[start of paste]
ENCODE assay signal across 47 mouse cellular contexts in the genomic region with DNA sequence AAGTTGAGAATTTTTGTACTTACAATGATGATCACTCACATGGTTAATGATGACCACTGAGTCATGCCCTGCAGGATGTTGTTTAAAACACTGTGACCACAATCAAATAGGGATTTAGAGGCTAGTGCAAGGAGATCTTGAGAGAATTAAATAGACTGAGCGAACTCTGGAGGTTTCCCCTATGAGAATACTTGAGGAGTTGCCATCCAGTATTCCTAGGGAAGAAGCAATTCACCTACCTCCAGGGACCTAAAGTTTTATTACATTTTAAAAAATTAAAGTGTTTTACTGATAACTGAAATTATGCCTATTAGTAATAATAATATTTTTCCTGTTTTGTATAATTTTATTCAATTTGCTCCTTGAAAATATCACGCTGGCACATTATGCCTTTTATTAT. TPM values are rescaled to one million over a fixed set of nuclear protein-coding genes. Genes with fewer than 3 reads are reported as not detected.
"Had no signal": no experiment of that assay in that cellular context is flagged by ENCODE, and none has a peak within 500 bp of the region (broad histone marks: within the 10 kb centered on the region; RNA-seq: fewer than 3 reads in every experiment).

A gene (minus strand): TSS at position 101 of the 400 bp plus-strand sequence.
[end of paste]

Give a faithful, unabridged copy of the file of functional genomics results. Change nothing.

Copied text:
ENCODE assay signal across 47 mouse cellular contexts in the genomic region with DNA sequence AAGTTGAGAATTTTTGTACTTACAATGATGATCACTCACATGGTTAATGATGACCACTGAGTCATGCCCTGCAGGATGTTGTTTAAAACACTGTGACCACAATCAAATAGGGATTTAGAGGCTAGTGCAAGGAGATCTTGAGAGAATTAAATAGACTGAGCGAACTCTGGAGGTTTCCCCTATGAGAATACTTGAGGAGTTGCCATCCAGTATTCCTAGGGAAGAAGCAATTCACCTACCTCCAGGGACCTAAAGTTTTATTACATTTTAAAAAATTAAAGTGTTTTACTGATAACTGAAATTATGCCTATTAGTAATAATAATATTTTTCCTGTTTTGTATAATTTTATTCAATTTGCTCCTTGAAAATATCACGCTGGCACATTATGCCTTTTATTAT. TPM values are rescaled to one million over a fixed set of nuclear protein-coding genes. Genes with fewer than 3 reads are reported as not detected.
"Had no signal": no experiment of that assay in that cellular context is flagged by ENCODE, and none has a peak within 500 bp of the region (broad histone marks: within the 10 kb centered on the region; RNA-seq: fewer than 3 reads in every experiment).

A gene (minus strand): TSS at position 101 of the 400 bp plus-strand sequence.